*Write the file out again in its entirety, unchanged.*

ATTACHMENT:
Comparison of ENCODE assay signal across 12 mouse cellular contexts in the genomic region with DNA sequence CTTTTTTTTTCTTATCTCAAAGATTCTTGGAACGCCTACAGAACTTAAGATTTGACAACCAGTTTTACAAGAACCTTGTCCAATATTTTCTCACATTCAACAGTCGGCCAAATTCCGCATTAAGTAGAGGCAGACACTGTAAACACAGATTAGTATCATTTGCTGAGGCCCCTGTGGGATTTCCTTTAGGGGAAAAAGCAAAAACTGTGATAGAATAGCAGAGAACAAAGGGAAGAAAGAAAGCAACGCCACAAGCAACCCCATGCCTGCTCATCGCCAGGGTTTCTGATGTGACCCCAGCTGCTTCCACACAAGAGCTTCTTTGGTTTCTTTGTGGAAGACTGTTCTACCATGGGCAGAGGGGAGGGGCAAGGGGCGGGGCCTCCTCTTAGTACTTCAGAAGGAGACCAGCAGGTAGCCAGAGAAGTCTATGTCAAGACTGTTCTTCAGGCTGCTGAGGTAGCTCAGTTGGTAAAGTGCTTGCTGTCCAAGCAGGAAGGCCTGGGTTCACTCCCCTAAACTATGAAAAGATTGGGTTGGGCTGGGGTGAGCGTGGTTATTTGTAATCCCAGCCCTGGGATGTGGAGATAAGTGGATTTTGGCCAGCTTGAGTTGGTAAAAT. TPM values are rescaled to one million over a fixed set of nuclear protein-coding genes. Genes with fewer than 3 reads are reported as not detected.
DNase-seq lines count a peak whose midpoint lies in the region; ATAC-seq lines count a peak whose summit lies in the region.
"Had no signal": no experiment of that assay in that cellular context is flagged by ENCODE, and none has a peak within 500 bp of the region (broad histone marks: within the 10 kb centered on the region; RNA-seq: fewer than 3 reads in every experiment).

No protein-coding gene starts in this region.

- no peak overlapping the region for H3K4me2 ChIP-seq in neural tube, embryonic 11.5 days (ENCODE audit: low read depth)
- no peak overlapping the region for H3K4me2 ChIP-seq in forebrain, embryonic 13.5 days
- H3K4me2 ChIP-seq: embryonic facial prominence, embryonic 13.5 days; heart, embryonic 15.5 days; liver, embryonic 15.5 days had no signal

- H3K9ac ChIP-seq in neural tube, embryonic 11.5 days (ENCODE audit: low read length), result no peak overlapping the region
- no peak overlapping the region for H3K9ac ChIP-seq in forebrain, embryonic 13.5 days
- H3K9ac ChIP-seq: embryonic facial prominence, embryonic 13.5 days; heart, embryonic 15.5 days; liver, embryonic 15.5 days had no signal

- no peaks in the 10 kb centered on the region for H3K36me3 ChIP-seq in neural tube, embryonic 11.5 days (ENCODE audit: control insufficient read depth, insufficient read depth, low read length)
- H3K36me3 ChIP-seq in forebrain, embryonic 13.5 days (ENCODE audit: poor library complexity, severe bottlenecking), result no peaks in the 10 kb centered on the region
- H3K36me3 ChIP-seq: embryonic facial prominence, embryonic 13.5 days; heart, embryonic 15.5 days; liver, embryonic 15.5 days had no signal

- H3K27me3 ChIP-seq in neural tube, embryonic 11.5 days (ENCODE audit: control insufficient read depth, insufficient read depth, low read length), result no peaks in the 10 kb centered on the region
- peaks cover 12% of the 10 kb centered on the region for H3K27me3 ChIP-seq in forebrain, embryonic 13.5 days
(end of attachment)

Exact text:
Comparison of ENCODE assay signal across 12 mouse cellular contexts in the genomic region with DNA sequence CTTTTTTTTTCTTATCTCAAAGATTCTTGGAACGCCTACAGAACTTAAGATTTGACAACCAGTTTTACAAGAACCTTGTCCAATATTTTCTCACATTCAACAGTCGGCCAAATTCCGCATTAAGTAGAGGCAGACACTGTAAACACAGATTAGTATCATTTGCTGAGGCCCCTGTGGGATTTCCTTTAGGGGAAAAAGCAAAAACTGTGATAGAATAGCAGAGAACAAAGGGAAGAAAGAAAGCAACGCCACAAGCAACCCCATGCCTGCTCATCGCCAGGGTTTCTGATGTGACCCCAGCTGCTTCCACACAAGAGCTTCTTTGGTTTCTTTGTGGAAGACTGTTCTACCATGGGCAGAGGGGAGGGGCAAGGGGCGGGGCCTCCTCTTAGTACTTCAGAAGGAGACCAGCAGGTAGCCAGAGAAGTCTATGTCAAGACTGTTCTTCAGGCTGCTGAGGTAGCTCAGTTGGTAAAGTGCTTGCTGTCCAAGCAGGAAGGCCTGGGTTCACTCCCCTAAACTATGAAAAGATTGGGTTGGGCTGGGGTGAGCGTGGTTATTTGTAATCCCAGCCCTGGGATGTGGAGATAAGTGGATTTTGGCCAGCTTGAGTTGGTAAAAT. TPM values are rescaled to one million over a fixed set of nuclear protein-coding genes. Genes with fewer than 3 reads are reported as not detected.
DNase-seq lines count a peak whose midpoint lies in the region; ATAC-seq lines count a peak whose summit lies in the region.
"Had no signal": no experiment of that assay in that cellular context is flagged by ENCODE, and none has a peak within 500 bp of the region (broad histone marks: within the 10 kb centered on the region; RNA-seq: fewer than 3 reads in every experiment).

No protein-coding gene starts in this region.

- no peak overlapping the region for H3K4me2 ChIP-seq in neural tube, embryonic 11.5 days (ENCODE audit: low read depth)
- no peak overlapping the region for H3K4me2 ChIP-seq in forebrain, embryonic 13.5 days
- H3K4me2 ChIP-seq: embryonic facial prominence, embryonic 13.5 days; heart, embryonic 15.5 days; liver, embryonic 15.5 days had no signal

- H3K9ac ChIP-seq in neural tube, embryonic 11.5 days (ENCODE audit: low read length), result no peak overlapping the region
- no peak overlapping the region for H3K9ac ChIP-seq in forebrain, embryonic 13.5 days
- H3K9ac ChIP-seq: embryonic facial prominence, embryonic 13.5 days; heart, embryonic 15.5 days; liver, embryonic 15.5 days had no signal

- no peaks in the 10 kb centered on the region for H3K36me3 ChIP-seq in neural tube, embryonic 11.5 days (ENCODE audit: control insufficient read depth, insufficient read depth, low read length)
- H3K36me3 ChIP-seq in forebrain, embryonic 13.5 days (ENCODE audit: poor library complexity, severe bottlenecking), result no peaks in the 10 kb centered on the region
- H3K36me3 ChIP-seq: embryonic facial prominence, embryonic 13.5 days; heart, embryonic 15.5 days; liver, embryonic 15.5 days had no signal

- H3K27me3 ChIP-seq in neural tube, embryonic 11.5 days (ENCODE audit: control insufficient read depth, insufficient read depth, low read length), result no peaks in the 10 kb centered on the region
- peaks cover 12% of the 10 kb centered on the region for H3K27me3 ChIP-seq in forebrain, embryonic 13.5 days